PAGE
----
Carbon dating so frequently used archaeology
These groundbreaking expeditions expose important new clues buried in the pockmarked desert of Jordan, including ancient remnants of an industrial-scale copper mine and a 3,000-year-old message with the words "slave," "king," and "judge." King Solomon: son of David, ruler of the first great Israelite kingdom, builder of the first temple in Jerusalem.
The difficulty of producing it may have been why it was largely used for ritual objects and ornaments.
But that small-scale village production is not what Tom has discovered at Khirbet en Nahas.
This was solidified slag, the waste product of metal smelting and on a massive scale.
Nearby, multiple shafts dug through rock and, far underground, tunnels, stretching deep inside the hills.
He has shown how ancient smelters separated pure copper from the ore in which it's found, then spewed out slag, the molten waste product of the process.
The layers of slag reveal an astonishing record of hundreds of years of ancient copper production. Look, right before us we have industrial-scale metal production; layer after layer, almost like a book that, page by page, would reveal the history of metal production at this site.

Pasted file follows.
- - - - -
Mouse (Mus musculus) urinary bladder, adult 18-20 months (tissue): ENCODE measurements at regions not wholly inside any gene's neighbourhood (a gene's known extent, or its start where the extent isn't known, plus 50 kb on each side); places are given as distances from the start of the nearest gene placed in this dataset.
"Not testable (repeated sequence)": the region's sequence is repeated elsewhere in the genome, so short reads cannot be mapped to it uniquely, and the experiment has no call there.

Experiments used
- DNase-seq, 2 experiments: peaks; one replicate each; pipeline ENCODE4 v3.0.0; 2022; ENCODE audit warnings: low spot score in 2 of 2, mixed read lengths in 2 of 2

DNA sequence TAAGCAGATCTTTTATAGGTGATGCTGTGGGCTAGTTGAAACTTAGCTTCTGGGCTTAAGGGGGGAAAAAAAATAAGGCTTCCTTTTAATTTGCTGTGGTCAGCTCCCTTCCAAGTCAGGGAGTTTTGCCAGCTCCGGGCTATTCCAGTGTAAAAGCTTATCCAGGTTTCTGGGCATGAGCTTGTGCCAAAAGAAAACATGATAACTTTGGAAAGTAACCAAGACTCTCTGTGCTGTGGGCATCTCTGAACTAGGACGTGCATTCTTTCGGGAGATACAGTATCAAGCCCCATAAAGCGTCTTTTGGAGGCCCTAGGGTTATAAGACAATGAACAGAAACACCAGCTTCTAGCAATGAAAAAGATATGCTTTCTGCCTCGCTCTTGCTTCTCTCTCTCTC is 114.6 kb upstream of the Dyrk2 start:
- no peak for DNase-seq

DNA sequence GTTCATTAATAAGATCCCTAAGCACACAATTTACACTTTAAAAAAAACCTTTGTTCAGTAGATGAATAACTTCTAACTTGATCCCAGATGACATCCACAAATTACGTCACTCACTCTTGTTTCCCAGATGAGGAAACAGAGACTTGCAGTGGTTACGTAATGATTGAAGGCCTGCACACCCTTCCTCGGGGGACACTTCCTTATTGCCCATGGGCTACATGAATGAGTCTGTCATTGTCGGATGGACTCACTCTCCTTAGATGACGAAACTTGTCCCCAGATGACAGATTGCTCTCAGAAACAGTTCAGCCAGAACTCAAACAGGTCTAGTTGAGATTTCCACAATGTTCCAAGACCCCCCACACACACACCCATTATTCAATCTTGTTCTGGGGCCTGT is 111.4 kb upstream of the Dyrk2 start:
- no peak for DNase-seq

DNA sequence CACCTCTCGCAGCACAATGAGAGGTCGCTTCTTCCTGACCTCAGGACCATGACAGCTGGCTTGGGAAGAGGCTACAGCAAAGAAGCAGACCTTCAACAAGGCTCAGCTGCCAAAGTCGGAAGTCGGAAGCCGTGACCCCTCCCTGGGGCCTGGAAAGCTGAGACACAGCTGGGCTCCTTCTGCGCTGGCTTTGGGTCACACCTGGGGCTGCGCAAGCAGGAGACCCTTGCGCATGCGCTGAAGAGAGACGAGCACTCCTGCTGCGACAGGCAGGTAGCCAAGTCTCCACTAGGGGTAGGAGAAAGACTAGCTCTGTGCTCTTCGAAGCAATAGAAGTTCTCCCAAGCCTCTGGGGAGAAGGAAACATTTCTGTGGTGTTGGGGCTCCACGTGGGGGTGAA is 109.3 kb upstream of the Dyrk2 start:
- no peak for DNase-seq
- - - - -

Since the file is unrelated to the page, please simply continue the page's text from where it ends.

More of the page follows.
Tom wants to know about the sources of wealth behind the Edomite kingdom.
His search has led him down from the highlands into the baking desert cauldron of the Dead Sea Rift Valley.
Legends tell of fabulous mines of gold and copper, but where were they? At last, new finds from Solomon's era: ancient cities and the first evidence of early Hebrew writing, clues to the real world of the great biblical king.